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RSU president and VP equity call impeachment motions ‘racist’ at April BoD meeting

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By Charlize Alcaraz, Alexandra Holyk and Heidi Lee

At the Ryerson Students’ Union’s (RSU) April Board of Directors (BoD) meeting, executive members called motions to impeach vice-president equity and vice-president education racist, with some executive members questioning the true motivation behind the motions. 

Faculty of Arts director Alexandra Nash presented the two motions at the March 31 BoD meeting as notices of impeachment to remove RSU vice-president equity Vaishali Vinayak and vice-president education Siddhanth Satish. Both impeachment motions failed, with Nash being the only board member to vote in favour. 

During the meeting, Nash said she didn’t think any executive members should use students’ information “the way that it was allegedly used,” citing reports from The Eyeopener and Ryersonian on Vinayak allegedly breaching students’ privacy for campaigning purposes. 

Nash added the impeachment would not affect Vinayak and Satish’s position as incoming executives for the 2021-22 academic year. 

Nash ran with the opposing slate, “For the Students,” in this year’s RSU elections as a vice-president education candidate. She lost to “Adapt” candidate Tarmanjit Kaur, who won with a total of 982 votes. 

“The political benefits that would come from bringing forward an impeachment motion are pretty obvious,”  Vinayak said. “This is just a last-ditch effort by people who have lost to us in a democratic manner.”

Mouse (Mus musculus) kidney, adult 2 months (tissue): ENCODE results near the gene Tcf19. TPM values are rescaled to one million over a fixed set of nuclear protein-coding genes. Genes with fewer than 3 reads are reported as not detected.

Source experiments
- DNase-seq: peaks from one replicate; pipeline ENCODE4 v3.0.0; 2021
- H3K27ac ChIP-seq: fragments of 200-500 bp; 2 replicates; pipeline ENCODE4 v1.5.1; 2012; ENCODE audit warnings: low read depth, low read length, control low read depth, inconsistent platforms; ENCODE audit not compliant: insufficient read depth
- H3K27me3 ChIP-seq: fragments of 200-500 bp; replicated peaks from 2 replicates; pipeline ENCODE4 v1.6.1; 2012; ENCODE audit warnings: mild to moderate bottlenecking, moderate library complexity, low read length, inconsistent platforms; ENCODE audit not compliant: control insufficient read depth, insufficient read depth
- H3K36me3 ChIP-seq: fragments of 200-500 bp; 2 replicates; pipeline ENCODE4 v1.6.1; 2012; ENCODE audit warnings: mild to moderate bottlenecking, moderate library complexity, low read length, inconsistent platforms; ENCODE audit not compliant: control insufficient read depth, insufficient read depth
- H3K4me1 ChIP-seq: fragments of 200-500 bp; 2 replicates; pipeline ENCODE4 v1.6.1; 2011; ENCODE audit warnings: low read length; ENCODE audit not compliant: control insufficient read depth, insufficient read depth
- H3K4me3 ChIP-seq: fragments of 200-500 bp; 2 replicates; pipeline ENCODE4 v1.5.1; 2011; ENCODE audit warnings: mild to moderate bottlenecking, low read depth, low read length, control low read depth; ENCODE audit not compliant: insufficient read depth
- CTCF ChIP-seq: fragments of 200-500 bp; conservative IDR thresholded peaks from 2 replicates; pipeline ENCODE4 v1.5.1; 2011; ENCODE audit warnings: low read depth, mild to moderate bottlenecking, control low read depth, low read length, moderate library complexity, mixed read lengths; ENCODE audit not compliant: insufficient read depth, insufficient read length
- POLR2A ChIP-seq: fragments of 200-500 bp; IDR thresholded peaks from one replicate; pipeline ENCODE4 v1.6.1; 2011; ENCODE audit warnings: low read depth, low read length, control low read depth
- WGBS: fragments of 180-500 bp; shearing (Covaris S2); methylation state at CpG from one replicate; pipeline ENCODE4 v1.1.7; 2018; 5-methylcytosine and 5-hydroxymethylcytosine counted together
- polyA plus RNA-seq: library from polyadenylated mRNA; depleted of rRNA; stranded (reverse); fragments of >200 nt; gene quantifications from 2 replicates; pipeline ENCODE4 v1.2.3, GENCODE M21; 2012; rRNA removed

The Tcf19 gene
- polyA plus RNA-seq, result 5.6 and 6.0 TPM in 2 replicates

Vinayak also raised concerns about potential employers being aware of the allegations against her and being subjected to an impeachment from a Google search.

“Having to live in a system riddled with racism and racial injustice is hard enough without having to carry the shame of impeachment,” she said, adding that the impeachment was presented by board members to use a “racial trope that people of colour threaten folks” to attain political goals. 

“This is just a last-ditch effort by people who have lost to us in a democratic manner”

Vinayak has been accused of misusing her position as vice-president equity and her access to students’ contact information to “pressure” students into voting for the Adapt slate. 

The Eyeopener previously reported that Vinayak had contacted students using the RSU’s Food Box program to tell them to vote for the entire Adapt slate. She said any claims of her breaking any bylaws are baseless and that she only contacted people she had built relationships with. 

However, Maria Silvia*, a third-year student from the Faculty of Communication and Design, said when Vinayak called her about the elections, she had no close relationship with her and she didn’t even know Vinayak’s last name. Silvia added that their only interaction was when Vinayak delivered the Food Box to Silvia’s house in early March.

“It’s not that it wasn’t my choice. It was something that they told me to do and I feel like they’re forcing you to vote for them, instead of letting us choose by yourself,” Silvia said. 

In Satish’s statement, he said he’s “someone who believes in following the rules” and that he didn’t break any bylaws. However, Satish disclosed that he did receive three demerit points during the elections process.

“I texted a couple folks, thinking that they were my connections from a previous collaboration but I accept my mistake and I believe I should have been more careful,” he said. 

RSU president Ali Yousaf asked Nash which specific by-law Satish and Vinayak broke that led to the impeachment notice. Nash said they failed to perform their duties as RSU executives.